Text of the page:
KABUL, April 27 (Reuters) – The United Nations said on Tuesday it had temporarily shut its office in the southern Afghan city of Kandahar and withdrawn some foreign staff for their safety, as security deteriorates ahead of a major NATO offensive.
Following are answers to questions about the planned military campaign, which will unfold during the coming months:
HOW IMPORTANT IS IT?
The Kandahar operation is the central objective of U.S. and NATO commander General Stanley McChrystal’s campaign plan to turn the tide in the war this year using 30,000 reinforcements pledged by President Barack Obama in December.
It will be by far the biggest offensive of the war so far, directly involving more than 23,000 ground troops, including about 8,500 Americans, 3,000 Canadians and 12,000 Afghan soldiers and police.
The Chairman of the U.S. Joint Chiefs of Staff, Admiral Mike Mullen, describes the offensive as "the cornerstone of our surge effort and the key to shifting the momentum", which Washington hopes will eventually push the Taliban to agree to peace talks. Kandahar was the spiritual home of the Taliban movement when they ruled Afghanistan from 1996-2001, and has huge symbolic importance in the country. It forms the heartland of the Pashtuns — Afghanistan’s largest ethnic group and traditional rulers — and is also the home town of President Hamid Karzai.
In an assessment of the war last year, McChrystal described Kandahar as the Taliban’s main geographical objective.
Militants control much of the city of 500,000 people, as well as many rural regions around it, making it the part of the country where the greatest concentration of people now live outside government control.
McChrystal’s counter-insurgency strategy depends on securing population centres to allow the government to extend its reach, open areas to access for trade and development projects, and win over the support of the people.
WHAT IS THE MILITARY SITUATION IN KANDAHAR LIKE NOW?
A mainly Canadian force of about 3,000 troops has operated in Kandahar province for four years, taking high casualties but lacking the manpower to secure such a large city and its outskirts. Taliban influence has grown rapidly during that time, and militants are now stronger in the province than at any time since they were driven from power in 2001.
Over the past year more than 5,000 extra U.S. ground troops have arrived in the province and have begun securing rural districts that control routes leading into the city, although swathes of those agricultural areas are still in militant hands.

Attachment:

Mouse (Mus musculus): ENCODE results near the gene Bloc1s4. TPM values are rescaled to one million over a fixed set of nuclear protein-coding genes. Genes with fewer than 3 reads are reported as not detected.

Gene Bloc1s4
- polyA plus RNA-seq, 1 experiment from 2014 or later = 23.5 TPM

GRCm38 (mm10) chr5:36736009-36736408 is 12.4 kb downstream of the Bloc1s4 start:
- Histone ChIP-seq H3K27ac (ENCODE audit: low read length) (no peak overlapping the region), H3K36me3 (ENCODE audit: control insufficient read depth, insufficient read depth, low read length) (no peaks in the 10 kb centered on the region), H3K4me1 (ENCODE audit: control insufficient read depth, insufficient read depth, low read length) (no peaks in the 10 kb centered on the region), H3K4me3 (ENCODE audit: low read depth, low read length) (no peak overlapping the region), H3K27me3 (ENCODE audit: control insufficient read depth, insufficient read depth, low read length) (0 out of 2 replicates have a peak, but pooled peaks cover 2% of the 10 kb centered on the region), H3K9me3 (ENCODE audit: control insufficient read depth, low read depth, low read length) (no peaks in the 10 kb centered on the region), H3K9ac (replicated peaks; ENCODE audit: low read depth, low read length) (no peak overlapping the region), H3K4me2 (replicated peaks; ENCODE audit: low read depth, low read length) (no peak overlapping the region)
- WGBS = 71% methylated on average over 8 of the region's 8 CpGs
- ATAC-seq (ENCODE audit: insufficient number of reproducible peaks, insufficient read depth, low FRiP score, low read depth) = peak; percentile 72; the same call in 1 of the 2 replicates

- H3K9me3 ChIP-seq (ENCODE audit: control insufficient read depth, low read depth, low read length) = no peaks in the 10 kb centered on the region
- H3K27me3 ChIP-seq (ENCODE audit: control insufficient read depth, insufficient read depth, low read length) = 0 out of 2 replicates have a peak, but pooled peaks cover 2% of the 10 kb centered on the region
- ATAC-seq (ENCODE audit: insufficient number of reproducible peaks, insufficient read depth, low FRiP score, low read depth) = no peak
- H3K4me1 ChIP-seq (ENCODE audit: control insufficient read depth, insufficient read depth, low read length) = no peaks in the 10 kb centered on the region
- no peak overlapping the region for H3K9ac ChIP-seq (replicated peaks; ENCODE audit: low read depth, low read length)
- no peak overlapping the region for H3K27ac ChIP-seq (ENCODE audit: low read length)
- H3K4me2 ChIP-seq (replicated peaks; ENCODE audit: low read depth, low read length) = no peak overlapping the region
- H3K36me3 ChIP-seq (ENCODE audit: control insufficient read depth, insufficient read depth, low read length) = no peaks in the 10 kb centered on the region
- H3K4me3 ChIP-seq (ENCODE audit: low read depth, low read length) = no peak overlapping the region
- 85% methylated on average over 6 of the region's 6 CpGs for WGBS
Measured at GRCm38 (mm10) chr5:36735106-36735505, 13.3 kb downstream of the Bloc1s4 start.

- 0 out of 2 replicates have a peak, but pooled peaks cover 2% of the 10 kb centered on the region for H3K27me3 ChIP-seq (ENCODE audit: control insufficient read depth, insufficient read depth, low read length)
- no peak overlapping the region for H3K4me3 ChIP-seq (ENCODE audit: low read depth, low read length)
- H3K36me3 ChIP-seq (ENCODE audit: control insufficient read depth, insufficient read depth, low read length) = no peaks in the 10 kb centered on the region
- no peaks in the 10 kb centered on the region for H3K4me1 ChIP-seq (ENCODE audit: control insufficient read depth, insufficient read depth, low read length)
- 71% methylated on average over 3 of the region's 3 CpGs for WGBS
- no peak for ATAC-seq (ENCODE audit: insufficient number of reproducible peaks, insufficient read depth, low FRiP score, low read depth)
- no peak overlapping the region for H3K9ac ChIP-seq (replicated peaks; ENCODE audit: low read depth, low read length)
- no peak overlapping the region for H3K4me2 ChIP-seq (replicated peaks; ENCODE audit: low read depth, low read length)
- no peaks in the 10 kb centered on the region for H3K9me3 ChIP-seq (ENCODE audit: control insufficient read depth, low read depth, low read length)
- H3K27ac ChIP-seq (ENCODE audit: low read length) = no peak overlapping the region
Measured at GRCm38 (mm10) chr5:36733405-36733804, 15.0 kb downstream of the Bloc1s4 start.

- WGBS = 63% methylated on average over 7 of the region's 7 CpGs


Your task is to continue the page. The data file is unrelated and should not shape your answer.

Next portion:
Inside the city itself there is very little presence of Western forces. Many of the city’s teeming residential districts are almost entirely out of bounds for Afghan police, especially at night.
WHEN WILL THE OPERATION BEGIN?
NATO commanders say initial "shaping operations" are already under way, including efforts to reach out to residents, military operations to clear areas in the rural outskirts, and special forces raids to capture and kill Taliban leaders.
The main "clearing phase" in urban areas will begin around the start of June, with the arrival of an additional U.S. Army Brigade Combat Team of about 3,500 troops that will spearhead the military campaign in urban areas alongside Afghan police.
HOW WILL IT UNFOLD?
U.S. and NATO commanders have tried to play down the military aspects of the upcoming operation, insisting the emphasis is on political reforms. Nevertheless, the operation will still be the biggest ground offensive in nearly nine years of war.
The 8,000 NATO troops already in Kandahar province will mostly remain in rural areas, guarding routes into the city, while the additional 3,500-strong U.S. army brigade pushes into urban districts in the company of 6,700 Afghan police.
Unlike the last big offensive, which began with a massive airborne assault in neighbouring Helmand province in February, NATO commanders stress that the Kandahar operation will not have an abrupt start but will unfold gradually.
They hope negotiations on the ground will allow troops to advance into urban sectors of Kandahar with minimal fighting, although they say they also expect a certain amount of combat in the city if militants choose to resist.
In the rural districts, commanders predict an increased level of combat as fighters either flee the city or attempt to reinforce it. NATO units in the rural areas will also launch operations to clear villages now under insurgent control.
NATO commanders would like to see the clearing operations finished by the start of the Muslim holy month of Ramadan in August, and be followed by steps to improve governance and provide services to the population.
The Taliban have vowed to fight against the advancing NATO troops, and have already begun a campaign of bomb attacks, commando raids and assassinations in recent weeks.
WHAT ABOUT LOCAL GOVERNMENT?